BETHESDA, Md--Of the more than 1,300 biotech companies in North America, up to 70% are involved in health care, and many are working on cancer research, Frederick Craves, PhD, of Burrill & Craves, a merchant bank in San Francisco, said at a meeting of the National Cancer Advisory Board (NCAB).
"Although the biotech industry is a young one," Dr. Craves said, "there are real products out there now being sold for use in cancer."
A number of experts from the biotech industry, Wall Street, the legal profession, and the NCI spoke to the NCAB about the role of the biotech industry in cancer research and expressed some concerns about the industry's financial health.
Dr. Alan Goldhammer, director of technical affairs, Biotechnology Industry Organization, Washington, DC, said that the cost to develop new drugs has increased over the rate of inflation, "and so we need to look at how the approval process can be improved to speed up getting drugs developed and to market."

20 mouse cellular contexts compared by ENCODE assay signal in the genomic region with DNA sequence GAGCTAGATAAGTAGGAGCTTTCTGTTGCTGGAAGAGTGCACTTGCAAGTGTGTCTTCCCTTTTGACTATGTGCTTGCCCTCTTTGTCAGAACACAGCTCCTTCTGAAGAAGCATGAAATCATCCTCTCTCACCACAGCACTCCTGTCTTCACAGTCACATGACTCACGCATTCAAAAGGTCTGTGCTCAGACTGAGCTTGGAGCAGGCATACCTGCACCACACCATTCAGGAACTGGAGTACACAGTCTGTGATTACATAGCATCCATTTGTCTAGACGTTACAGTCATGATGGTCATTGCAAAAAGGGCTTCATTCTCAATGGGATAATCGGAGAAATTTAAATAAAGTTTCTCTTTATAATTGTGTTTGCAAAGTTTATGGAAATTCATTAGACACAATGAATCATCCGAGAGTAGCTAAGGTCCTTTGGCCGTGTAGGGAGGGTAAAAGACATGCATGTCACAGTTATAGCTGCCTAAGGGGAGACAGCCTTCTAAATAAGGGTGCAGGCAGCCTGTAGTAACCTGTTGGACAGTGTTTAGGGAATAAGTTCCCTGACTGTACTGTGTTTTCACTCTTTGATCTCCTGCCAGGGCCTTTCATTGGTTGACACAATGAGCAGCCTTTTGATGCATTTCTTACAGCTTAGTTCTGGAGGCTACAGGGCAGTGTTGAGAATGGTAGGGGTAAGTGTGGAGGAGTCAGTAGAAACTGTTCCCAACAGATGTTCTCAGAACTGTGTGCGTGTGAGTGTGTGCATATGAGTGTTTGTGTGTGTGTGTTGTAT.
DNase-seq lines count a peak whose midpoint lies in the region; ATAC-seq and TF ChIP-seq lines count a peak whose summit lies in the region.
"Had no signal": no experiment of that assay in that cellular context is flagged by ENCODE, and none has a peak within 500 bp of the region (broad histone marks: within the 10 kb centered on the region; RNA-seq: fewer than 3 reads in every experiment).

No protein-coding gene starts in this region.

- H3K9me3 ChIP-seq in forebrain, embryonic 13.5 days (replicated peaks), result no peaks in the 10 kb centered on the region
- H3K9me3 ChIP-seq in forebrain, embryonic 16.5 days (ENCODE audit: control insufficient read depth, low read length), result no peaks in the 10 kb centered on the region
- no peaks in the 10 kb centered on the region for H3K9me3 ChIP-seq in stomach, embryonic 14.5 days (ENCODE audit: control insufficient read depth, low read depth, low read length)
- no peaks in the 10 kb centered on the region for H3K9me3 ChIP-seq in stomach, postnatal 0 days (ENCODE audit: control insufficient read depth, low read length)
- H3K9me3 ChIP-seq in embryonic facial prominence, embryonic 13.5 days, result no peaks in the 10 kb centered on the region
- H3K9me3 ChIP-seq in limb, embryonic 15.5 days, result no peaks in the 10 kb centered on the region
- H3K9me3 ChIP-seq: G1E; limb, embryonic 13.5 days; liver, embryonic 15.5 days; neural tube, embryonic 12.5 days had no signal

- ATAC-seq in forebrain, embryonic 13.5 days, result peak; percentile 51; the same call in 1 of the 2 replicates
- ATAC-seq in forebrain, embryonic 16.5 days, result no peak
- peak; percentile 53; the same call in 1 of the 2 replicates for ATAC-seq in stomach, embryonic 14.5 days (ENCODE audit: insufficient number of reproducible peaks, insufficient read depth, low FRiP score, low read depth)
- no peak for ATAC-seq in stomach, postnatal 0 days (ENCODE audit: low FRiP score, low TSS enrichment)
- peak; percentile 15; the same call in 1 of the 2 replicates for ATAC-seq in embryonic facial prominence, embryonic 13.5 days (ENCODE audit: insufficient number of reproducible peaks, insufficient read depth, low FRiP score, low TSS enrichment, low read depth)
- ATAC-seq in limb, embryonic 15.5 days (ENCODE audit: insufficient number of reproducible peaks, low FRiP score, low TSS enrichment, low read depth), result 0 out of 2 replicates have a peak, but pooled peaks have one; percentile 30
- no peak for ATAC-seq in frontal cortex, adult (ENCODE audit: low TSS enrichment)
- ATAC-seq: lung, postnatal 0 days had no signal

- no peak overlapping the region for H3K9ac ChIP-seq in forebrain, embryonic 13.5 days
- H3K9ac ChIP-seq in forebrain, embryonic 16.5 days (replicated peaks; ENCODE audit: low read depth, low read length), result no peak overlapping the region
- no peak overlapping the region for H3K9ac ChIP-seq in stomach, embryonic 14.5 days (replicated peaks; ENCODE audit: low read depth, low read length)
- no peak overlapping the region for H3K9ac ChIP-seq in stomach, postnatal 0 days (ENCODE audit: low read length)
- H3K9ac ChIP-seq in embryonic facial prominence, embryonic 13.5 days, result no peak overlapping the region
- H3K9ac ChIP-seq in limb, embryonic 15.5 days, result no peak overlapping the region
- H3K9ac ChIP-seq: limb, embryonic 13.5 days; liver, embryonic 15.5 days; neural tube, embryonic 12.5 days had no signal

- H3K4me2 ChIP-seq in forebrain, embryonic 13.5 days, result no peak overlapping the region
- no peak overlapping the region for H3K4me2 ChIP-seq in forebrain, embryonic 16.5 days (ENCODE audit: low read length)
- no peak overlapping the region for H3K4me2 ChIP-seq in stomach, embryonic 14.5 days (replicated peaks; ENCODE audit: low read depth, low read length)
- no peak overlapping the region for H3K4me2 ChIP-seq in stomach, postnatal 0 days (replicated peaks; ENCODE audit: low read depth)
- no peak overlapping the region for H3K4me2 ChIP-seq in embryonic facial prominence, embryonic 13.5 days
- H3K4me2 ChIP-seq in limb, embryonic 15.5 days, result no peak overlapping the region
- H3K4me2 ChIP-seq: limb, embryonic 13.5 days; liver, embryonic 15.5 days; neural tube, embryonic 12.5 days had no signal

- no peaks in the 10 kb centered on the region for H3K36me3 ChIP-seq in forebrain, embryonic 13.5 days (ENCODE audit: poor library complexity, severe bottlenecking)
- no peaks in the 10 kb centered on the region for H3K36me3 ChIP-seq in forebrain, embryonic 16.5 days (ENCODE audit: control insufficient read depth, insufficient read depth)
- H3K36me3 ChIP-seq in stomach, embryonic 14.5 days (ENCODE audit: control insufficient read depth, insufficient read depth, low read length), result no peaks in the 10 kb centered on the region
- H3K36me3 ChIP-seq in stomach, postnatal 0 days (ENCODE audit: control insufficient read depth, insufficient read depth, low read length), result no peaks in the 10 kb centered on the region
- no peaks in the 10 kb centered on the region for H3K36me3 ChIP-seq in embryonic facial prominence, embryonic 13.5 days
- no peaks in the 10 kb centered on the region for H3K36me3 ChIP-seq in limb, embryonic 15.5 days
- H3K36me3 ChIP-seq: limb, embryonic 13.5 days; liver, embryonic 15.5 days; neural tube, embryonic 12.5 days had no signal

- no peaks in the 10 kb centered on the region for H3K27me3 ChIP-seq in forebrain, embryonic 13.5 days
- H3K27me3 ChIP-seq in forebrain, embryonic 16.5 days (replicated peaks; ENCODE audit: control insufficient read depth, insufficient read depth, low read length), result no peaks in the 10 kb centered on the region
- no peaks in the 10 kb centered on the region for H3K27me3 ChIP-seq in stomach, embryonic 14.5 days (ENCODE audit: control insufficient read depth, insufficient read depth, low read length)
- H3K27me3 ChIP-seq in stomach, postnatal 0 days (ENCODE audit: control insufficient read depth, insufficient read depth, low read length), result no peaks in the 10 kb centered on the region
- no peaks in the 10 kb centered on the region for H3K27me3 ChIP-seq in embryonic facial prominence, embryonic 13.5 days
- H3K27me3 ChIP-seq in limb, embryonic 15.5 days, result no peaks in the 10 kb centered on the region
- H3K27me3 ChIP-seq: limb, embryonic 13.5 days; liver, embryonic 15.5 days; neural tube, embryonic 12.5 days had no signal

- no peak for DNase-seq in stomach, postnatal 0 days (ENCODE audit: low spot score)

Fortunately, he said, FDA approval time has come down because of recent changes allowing companies to pay part of the costs for FDA reviews. What remains to be done is the streamlining of the approval process for changes once the drug is being manufactured.
Brian M. Poissant, a senior partner at the law firm of Pennie & Edmonds, New York, said that obtaining patents for new cancer drugs can be a tricky process for young biotech companies, and sometimes the secrecy required for patent approval can work against cancer research.
Originally, only three things were required for a patent, he said: "The product had to be new; it had to be different; it had to do what you said it did." But in 1990 the Patent Office changed the rules for biotech products, requiring human clinical data showing treatment efficacy. This alone added 4 to 6 years to the patenting process.